The step between Pre-K and Kindergarten can be a big one. When children aren’t quite ready, or aren’t old enough to enroll in their local kindergarten program, KinderCare Education’s Transitional Kindergarten program fills the gap without requiring children to repeat Pre-K – and makes sure children have all the skills they need to move on the following year. In 550 KinderCare centers across the country, transitional kindergarten teachers help children develop their critical-thinking skills, decision-making skills, communication skills, and more. Using Pre-K as a foundation, transitional kindergarten turns learning up a notch. The star teachers profiled below are paving the way for this exciting program.
Scavone’s class is small but mighty. Each week the visit the public library, where the librarian has books and games picked out to help bring the curriculum to life. Parents get involved too; Scavone invites parents into the classroom to share their expertise or donate materials for the class’s long-term projects, like shoe boxes for animal habitat dioramas. After doing research about their favorite animals from books at the library, Scavone’s students create habitat dioramas with fun craft materials like moss, foam, and flowers. With everyone involved, Scavone’s project-based classroom is the perfect place to learn and prepare for kindergarten.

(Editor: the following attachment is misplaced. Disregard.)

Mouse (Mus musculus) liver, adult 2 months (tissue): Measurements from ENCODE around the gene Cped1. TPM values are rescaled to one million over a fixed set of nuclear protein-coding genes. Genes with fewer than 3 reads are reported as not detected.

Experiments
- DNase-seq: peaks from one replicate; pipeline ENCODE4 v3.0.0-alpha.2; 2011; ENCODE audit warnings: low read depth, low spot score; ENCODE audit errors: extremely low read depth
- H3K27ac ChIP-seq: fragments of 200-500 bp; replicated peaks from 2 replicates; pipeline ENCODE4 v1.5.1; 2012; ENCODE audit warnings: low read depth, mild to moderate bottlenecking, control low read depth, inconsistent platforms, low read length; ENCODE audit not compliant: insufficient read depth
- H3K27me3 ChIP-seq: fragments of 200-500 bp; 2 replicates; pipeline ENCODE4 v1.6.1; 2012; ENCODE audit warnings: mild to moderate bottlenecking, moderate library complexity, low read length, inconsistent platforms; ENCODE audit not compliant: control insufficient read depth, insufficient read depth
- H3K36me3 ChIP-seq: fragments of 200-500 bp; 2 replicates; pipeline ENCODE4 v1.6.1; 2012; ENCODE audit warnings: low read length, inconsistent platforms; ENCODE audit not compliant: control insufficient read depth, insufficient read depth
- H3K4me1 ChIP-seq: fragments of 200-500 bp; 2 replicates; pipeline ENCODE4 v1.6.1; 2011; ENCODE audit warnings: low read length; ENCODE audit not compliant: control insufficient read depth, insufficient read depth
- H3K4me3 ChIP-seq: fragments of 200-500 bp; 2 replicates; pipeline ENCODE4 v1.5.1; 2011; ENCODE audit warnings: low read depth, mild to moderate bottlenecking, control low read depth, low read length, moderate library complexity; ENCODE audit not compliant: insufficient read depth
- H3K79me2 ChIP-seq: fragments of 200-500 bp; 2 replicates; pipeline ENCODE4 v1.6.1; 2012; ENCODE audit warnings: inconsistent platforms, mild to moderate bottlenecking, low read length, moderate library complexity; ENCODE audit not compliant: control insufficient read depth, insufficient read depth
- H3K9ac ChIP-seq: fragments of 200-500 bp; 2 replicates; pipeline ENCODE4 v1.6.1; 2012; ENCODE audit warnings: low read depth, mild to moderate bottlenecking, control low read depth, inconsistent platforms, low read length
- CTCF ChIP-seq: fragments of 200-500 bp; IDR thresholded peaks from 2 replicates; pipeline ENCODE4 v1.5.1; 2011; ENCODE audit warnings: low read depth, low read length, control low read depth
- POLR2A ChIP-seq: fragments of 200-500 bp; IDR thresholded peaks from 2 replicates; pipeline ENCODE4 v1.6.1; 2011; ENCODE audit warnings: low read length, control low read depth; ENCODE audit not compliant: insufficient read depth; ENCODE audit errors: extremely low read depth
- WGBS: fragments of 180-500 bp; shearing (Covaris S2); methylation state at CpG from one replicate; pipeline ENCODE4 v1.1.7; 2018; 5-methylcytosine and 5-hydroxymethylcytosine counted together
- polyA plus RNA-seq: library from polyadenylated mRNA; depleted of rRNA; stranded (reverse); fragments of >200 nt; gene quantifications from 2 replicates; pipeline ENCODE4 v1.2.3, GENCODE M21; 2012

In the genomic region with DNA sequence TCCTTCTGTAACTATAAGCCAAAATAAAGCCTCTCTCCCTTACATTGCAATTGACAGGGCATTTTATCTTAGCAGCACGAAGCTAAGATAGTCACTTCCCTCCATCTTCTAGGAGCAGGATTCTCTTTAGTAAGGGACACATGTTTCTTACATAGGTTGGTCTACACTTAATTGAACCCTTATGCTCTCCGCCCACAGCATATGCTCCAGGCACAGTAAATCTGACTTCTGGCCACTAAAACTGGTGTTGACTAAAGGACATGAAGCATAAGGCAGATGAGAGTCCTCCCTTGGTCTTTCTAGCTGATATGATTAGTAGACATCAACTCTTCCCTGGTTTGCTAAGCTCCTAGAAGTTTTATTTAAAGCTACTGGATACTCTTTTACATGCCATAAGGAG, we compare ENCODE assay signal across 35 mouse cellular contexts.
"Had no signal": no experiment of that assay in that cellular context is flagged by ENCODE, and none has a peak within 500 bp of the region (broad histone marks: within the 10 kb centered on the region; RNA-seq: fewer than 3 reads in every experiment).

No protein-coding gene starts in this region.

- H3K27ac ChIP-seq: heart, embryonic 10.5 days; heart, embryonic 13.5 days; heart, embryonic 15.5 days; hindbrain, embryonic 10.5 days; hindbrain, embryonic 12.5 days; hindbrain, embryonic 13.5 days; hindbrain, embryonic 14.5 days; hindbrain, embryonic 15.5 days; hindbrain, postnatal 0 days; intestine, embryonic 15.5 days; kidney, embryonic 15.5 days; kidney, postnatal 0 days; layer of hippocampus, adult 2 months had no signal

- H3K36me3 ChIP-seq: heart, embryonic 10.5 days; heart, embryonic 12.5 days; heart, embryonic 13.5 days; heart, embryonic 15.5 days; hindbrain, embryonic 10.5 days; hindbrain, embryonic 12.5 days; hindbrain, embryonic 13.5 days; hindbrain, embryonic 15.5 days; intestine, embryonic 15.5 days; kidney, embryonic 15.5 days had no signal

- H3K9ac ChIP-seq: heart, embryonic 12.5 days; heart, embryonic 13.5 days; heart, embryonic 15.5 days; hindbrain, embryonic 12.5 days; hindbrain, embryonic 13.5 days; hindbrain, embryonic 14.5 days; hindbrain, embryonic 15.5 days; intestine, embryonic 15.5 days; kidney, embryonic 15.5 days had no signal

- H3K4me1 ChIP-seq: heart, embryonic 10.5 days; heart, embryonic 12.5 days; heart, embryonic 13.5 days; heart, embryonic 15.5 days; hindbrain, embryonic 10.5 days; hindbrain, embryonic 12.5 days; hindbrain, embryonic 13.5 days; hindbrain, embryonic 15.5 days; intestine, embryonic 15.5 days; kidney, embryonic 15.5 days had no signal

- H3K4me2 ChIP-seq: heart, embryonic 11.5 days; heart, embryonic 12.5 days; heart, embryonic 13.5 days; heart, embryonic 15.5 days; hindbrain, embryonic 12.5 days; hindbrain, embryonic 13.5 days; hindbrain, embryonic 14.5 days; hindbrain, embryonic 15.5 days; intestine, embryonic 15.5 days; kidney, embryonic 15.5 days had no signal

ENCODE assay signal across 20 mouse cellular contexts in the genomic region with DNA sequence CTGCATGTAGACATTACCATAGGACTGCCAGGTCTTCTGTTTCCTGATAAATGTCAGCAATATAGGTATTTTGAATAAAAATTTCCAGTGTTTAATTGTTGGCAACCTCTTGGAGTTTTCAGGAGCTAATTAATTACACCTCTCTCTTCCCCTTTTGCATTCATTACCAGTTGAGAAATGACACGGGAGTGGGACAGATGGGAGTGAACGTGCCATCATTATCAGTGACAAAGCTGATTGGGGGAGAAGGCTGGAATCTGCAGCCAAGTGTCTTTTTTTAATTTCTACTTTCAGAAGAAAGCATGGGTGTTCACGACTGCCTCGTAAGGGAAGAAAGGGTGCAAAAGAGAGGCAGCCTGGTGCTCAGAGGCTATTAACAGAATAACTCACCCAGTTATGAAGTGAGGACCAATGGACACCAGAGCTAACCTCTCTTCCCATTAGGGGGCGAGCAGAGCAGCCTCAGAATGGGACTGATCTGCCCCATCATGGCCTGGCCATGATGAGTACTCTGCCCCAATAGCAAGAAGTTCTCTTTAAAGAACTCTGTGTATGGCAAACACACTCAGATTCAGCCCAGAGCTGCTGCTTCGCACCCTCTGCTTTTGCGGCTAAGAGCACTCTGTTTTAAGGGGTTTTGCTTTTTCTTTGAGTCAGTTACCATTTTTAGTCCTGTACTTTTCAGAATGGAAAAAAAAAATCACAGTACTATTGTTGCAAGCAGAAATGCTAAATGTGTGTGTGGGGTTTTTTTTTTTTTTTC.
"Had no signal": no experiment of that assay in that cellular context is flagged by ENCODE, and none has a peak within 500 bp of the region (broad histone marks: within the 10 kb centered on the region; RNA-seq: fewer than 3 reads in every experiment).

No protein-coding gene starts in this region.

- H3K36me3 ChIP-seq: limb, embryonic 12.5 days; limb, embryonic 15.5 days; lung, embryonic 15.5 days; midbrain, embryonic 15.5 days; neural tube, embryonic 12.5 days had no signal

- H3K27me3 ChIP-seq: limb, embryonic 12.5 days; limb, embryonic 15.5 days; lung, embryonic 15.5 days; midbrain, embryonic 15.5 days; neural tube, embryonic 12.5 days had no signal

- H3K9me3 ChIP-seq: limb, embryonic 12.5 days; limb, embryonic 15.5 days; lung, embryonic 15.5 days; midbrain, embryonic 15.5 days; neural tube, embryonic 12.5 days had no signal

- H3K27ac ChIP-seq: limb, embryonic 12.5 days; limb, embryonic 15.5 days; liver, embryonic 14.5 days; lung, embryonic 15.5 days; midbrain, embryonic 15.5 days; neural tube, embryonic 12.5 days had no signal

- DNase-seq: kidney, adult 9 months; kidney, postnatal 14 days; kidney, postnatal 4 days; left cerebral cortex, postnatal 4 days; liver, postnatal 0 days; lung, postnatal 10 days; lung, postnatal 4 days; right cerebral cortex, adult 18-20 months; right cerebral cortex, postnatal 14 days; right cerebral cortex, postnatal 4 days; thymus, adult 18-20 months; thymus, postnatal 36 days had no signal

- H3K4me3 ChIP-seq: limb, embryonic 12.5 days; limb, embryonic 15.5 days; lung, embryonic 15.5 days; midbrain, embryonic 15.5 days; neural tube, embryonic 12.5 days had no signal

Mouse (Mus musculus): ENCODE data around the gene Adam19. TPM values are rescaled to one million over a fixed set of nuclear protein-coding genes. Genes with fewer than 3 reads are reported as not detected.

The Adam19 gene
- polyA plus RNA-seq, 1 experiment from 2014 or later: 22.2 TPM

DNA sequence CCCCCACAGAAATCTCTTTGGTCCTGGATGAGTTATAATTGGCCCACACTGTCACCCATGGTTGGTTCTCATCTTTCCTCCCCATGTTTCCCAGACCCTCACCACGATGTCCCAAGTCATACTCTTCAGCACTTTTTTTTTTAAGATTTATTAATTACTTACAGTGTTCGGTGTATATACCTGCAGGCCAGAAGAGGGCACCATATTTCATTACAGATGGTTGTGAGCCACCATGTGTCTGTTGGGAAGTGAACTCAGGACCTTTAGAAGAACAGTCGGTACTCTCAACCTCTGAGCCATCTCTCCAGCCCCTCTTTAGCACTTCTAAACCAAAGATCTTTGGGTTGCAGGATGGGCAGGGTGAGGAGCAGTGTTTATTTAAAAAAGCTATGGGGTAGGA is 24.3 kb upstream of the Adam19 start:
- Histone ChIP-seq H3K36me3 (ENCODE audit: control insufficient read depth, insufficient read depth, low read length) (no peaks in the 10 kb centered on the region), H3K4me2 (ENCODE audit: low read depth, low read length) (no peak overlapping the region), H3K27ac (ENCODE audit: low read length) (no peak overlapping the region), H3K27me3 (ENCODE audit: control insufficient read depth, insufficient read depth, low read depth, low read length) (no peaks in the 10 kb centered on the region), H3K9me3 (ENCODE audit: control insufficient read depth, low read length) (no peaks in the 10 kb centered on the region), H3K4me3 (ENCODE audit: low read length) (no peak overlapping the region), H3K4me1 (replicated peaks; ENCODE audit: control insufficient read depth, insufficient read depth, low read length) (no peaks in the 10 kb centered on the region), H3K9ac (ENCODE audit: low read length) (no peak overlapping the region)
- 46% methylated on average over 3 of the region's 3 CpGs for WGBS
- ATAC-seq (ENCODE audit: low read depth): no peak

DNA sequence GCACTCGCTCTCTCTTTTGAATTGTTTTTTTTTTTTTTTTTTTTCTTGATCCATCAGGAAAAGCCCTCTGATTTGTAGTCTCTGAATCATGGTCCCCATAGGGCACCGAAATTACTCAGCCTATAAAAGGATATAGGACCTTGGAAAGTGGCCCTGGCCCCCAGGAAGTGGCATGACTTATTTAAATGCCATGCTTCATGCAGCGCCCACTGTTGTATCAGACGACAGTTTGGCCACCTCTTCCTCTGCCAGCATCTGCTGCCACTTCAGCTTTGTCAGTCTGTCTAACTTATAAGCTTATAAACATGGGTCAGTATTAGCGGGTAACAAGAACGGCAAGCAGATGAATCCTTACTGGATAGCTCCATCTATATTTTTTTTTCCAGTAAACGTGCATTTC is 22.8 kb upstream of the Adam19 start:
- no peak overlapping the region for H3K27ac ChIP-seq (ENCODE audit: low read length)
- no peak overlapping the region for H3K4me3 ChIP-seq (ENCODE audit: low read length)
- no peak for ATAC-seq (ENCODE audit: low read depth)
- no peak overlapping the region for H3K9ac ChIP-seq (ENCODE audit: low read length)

Stanford Ranch KinderCare
When Alvarez noticed her student Hughes was having trouble focusing in her transitional kindergarten class, she worked with his parents to set up strategies in the classroom and at home to help him get back on track. To ensure their hard work would pay off next year in kindergarten, Alvarez accompanied Hughes’s parents to a conference with his future teacher to make sure Hughes would be confident making the transition, and to go over the skills he’d been building all year in her class. A year later, Hughes was a focused and enthusiastic learner at the the top of his kindergarten class.
Coolidge Highway KinderCare
Pomper’s favorite part about teaching transitional kindergarten is seeing how much fun her students have while they learn and develop. At the beginning of each unit, her students work together to brainstorm what they want to know more about; then they come up with a project to bring their questions to life. Along the way, they document their learning by writing and drawing in their project journals. The independence and confidence they gain through directing the classroom is what makes transitional kindergarten stand out from pre-k, according to Pomper. “They need to figure things out for themselves and make decisions,” she said. “They take pride and ownership of the work they do – and they always want to learn more!”